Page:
Immediately after the Leeds conference ended, I departed for Italy. My in-laws live not far from Segni, and I met the rest of my family in Rome to visit with them. We're staying in Colleferro, a town without much history ... but proximity to much that is both historic and beautiful.
I was invited to give a paper in Salerno six years ago, so I know the Amalfi coast a little bit, but Rome is new to me. My Latin has proven, for once, to be a useful language. Today we visited Pompeii, and the rebuilt ruins far exceeded our expectations: you behold something that seems frozen in time (the moment the town was engulfed in volcanic ash), but which at a longer regard is an accretion of two centuries of wanting the place to seem as if it existed in such timelessness. That is, visiting the ruins is as much about nineteenth-century Grand Tours and desires for a unsullied classical age as it is learning about life in a Roman seaside city. And of course this city shows (if you look hard enough) its former lives as a Greek, Samnite, Etruscan space -- as an impure, cosmopolitan, ever-changing settlement.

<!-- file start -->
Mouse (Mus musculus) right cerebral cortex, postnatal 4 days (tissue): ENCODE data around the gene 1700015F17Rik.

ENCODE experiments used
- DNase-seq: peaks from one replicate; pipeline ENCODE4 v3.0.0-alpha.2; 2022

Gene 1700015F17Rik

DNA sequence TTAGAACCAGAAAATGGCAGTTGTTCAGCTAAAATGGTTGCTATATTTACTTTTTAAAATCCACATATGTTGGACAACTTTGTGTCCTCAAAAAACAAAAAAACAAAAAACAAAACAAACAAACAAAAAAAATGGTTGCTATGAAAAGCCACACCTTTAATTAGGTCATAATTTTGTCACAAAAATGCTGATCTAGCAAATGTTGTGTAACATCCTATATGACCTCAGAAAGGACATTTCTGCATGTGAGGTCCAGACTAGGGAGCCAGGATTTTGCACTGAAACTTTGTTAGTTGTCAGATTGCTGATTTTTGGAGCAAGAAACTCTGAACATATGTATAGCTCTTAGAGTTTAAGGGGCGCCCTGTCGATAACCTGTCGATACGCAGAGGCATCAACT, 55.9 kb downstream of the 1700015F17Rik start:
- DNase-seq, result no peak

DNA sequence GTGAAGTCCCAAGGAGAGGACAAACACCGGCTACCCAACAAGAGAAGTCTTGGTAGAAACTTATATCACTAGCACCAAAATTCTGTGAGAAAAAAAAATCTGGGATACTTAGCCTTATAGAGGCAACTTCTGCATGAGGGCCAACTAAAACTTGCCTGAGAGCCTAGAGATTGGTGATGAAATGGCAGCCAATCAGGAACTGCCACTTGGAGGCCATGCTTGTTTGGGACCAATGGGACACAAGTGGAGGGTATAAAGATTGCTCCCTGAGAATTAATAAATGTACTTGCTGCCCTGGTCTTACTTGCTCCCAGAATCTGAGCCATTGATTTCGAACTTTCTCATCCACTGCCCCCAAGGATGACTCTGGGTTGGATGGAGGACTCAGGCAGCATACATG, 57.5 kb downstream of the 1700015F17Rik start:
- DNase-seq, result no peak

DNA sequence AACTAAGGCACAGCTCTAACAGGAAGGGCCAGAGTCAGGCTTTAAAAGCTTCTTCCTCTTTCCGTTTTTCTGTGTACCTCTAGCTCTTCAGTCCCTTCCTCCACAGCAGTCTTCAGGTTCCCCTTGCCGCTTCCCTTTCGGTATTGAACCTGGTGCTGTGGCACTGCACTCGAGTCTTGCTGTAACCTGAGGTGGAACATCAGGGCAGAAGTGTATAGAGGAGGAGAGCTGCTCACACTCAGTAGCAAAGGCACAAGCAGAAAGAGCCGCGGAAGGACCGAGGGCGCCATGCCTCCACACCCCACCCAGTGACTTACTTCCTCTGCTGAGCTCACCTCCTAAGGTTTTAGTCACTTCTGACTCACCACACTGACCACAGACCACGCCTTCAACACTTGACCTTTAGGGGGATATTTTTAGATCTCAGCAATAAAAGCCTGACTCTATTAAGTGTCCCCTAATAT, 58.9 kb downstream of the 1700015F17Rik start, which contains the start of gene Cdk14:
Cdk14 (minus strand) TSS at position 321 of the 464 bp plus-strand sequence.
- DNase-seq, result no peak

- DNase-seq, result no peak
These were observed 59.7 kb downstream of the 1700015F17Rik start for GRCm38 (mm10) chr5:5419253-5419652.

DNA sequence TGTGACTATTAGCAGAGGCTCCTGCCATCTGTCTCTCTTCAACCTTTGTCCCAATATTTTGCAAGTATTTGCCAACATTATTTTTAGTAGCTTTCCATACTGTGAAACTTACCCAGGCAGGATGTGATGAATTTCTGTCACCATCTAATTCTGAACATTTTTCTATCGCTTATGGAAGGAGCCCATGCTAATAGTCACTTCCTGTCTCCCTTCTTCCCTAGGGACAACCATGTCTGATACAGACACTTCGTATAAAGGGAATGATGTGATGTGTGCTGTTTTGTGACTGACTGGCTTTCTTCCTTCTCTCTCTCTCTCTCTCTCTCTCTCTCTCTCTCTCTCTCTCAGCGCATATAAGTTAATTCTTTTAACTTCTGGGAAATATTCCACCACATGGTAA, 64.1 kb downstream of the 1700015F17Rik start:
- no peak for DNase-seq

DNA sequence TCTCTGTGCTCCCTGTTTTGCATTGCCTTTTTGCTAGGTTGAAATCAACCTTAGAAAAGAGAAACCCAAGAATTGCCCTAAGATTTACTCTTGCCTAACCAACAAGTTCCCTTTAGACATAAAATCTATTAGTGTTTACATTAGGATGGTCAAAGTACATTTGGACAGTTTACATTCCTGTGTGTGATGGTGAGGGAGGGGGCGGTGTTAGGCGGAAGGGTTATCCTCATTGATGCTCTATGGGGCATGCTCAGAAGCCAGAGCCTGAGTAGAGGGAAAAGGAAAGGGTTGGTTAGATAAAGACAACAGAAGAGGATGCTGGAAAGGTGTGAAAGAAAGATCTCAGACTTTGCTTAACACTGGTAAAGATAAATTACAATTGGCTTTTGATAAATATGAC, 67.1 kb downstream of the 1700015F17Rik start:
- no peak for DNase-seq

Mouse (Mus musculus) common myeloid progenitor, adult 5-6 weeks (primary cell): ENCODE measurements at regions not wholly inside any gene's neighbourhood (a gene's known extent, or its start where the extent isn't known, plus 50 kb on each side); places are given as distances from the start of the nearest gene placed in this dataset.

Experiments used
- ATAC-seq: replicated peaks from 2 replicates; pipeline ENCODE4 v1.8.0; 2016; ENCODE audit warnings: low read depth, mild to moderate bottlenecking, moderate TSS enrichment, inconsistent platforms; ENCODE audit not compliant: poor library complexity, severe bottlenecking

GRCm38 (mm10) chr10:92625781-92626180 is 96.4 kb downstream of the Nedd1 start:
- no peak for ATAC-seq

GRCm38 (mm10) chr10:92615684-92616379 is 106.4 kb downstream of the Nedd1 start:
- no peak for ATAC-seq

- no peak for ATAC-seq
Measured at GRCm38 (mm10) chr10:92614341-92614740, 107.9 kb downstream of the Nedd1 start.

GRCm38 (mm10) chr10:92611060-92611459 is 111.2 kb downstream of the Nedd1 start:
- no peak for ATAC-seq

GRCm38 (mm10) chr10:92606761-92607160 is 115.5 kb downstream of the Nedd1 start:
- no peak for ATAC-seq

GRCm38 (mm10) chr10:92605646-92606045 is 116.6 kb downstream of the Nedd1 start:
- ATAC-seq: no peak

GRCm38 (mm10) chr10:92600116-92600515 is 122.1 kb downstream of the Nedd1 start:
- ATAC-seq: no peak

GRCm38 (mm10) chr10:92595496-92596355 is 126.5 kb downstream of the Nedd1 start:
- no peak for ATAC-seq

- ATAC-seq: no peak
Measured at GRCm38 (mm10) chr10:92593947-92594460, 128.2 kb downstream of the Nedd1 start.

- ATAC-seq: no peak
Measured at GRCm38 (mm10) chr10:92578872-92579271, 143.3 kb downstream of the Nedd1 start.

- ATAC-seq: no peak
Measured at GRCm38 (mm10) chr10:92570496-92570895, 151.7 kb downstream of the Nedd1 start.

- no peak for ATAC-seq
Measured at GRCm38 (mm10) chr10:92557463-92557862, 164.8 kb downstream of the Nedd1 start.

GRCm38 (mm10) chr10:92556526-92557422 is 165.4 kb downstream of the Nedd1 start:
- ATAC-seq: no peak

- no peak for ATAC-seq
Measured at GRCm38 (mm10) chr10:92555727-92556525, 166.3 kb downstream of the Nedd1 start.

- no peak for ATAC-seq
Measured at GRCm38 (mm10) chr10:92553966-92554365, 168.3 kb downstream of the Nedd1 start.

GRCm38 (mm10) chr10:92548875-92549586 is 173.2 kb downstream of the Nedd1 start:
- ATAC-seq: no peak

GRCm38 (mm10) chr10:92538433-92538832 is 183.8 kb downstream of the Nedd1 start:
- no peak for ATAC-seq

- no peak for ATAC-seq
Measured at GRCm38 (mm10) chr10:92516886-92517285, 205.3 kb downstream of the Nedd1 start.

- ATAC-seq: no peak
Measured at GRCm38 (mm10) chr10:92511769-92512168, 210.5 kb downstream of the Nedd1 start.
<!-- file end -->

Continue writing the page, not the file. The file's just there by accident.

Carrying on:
Pictured at left are two aspiring archeologists, who were in bliss as we wandered the ruins. Each would from time to time glance nervously at nearby Vesuvius, to ensure that it wasn't about to erupt again, and turn us into cavities in the ash into which future explorers would pour plaster to create an unwilling memento mori.
Did you know that Segni used to have a Jewish quarter (Via della Giudea, recognisable by the telltale horseshoe loop shape of a miniature ghetto). Di Segni being a common Jewish surname in Rome (name of the present chief Rabbi).
Clearly my in-laws are bringing the Jewish population back to Segni! Thanks for that comment, Eva. I'll only add that we were saddened by the number of swastikas we spotted in this beautiful mountain town.
Post a Comment